Public Plan Could Slow Healthcare Cost Increases
While a public insurance plan option simultaneously has been one of the most hotly contested healthcare reform proposals, a recent report noted that a public plan as part of a comprehensive healthcare reform approach could slow healthcare cost increases more quickly over a 10-year period.
This cost decrease is not so much related to more people joining a public plan, but to increased competition that would make healthcare insurance more competitive, says Stuart Guterman, an assistant vice president with The Commonwealth Fund.
Guterman is co-author of a new study released last week that found the potential savings for families, businesses, and the federal government will vary depending on whether or not a public insurance plan option is included. This is illustrated under three different scenarios:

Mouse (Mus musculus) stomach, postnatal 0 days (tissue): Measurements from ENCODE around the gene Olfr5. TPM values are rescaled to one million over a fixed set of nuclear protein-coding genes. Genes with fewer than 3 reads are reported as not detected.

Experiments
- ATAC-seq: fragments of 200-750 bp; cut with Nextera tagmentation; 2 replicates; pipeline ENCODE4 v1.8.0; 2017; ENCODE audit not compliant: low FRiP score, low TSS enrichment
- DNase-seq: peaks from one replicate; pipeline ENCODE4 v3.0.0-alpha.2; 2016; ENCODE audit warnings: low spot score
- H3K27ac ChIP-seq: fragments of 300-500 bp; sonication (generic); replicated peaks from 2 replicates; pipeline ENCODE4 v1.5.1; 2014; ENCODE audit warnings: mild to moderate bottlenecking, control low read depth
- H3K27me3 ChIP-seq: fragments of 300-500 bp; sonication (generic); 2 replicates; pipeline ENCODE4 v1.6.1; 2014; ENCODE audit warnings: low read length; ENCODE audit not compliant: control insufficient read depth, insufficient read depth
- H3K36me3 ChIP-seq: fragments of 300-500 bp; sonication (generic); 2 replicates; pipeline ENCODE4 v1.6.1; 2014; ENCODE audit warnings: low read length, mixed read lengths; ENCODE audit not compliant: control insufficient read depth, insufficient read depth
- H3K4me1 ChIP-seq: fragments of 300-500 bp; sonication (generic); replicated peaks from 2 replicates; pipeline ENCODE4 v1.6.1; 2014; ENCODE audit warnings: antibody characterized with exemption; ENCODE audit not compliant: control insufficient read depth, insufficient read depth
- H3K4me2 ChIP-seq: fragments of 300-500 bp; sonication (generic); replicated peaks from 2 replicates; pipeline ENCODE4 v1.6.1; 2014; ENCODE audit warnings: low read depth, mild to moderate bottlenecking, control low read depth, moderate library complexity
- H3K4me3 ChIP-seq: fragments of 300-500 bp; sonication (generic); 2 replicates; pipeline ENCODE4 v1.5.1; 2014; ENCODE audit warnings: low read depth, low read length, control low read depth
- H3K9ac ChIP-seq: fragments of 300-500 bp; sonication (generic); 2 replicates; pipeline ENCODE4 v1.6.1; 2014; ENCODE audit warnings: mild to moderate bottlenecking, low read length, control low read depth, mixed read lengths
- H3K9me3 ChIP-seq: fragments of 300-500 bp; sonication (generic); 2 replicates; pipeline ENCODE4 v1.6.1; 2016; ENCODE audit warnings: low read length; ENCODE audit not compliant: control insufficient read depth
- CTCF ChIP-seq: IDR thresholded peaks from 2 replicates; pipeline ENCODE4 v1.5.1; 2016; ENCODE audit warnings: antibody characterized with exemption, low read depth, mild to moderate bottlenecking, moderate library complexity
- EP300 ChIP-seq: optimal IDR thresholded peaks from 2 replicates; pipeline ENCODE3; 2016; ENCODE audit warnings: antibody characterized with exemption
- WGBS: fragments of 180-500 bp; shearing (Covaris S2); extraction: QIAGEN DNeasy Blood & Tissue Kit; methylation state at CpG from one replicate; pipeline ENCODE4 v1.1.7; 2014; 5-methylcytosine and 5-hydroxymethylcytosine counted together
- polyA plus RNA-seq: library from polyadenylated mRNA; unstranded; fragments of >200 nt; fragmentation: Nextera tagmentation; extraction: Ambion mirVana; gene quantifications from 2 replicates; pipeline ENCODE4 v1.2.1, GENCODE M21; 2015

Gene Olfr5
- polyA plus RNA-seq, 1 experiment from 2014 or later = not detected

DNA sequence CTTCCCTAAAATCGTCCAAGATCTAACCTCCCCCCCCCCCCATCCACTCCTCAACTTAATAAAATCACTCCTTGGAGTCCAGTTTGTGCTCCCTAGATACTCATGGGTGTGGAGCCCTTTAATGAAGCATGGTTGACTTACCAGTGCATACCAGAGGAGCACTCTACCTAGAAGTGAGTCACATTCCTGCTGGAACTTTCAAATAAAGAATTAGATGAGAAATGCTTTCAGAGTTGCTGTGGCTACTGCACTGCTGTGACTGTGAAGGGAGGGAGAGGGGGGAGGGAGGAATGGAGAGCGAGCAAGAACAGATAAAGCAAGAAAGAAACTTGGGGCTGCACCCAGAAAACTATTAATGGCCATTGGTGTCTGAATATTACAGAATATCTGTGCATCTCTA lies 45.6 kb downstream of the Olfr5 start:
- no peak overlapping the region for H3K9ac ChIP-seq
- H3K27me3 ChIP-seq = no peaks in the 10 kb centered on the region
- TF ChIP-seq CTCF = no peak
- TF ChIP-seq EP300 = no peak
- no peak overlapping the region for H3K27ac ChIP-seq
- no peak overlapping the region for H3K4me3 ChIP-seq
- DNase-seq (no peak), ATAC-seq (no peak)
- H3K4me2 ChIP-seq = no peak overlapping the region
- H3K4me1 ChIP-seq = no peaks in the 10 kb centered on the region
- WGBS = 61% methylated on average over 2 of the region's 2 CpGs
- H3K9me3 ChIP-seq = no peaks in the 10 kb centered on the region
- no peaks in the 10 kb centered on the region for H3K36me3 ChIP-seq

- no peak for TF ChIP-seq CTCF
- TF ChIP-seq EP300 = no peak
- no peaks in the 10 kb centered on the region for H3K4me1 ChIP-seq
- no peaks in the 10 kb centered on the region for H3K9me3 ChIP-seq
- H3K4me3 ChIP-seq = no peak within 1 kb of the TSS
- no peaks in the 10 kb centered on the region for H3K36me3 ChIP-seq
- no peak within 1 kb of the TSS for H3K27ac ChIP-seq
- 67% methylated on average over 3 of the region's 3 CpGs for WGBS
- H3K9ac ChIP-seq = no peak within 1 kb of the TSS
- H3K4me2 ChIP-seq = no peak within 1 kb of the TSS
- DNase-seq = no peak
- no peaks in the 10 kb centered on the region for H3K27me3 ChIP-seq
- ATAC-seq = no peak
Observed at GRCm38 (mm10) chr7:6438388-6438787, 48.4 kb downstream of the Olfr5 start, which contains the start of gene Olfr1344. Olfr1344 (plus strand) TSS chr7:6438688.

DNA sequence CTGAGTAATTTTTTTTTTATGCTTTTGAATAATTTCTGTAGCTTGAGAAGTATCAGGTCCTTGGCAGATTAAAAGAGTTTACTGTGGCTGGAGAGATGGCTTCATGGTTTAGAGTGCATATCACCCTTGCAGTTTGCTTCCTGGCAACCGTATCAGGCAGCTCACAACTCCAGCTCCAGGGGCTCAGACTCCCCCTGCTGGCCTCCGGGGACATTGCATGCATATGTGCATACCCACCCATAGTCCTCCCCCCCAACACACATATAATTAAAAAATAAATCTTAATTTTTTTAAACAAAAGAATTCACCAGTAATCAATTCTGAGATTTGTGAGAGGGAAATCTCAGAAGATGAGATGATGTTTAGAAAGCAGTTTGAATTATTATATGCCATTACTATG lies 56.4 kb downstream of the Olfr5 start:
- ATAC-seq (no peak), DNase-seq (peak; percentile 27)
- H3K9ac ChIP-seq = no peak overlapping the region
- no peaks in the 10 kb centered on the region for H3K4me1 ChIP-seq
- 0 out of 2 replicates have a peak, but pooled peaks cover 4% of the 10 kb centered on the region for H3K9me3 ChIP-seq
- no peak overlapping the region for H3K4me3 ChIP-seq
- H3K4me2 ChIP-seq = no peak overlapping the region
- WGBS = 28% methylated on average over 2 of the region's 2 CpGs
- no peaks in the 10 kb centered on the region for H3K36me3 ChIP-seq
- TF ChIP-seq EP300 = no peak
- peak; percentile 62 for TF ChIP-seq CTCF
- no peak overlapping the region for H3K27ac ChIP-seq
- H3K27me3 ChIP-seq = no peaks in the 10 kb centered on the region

- A public plan option in which healthcare providers are paid at rates falling between current Medicare rates and private plan rates
- Another one that includes a public plan option that relates payments more closely to Medicare rates
- An option that relies exclusively on private plans and includes no public plan.
The cumulative health system savings between 2010 and 2020—compared with projected trends for that period—would range from:
- $3 trillion under the scenario that includes a public plan paying providers at Medicare rates in competition with private plans
- $2 trillion for a public plan paying providers at rates halfway between current Medicare and private plan rates
- $1.2 trillion in the private plan scenario
All three approaches would make affordable coverage available to everyone.
Each of the scenarios includes a national health insurance exchange that provides consumers with a choice of insurance plans, along with federal assistance to make coverage affordable. Other than reforms related to the public plan, the cost estimates for all three options include the same payment, system, and insurance reforms.
"In all of these proposals, more people would end up with coverage, and most of that coverage would be through their employers—as it is now," Guterman says.
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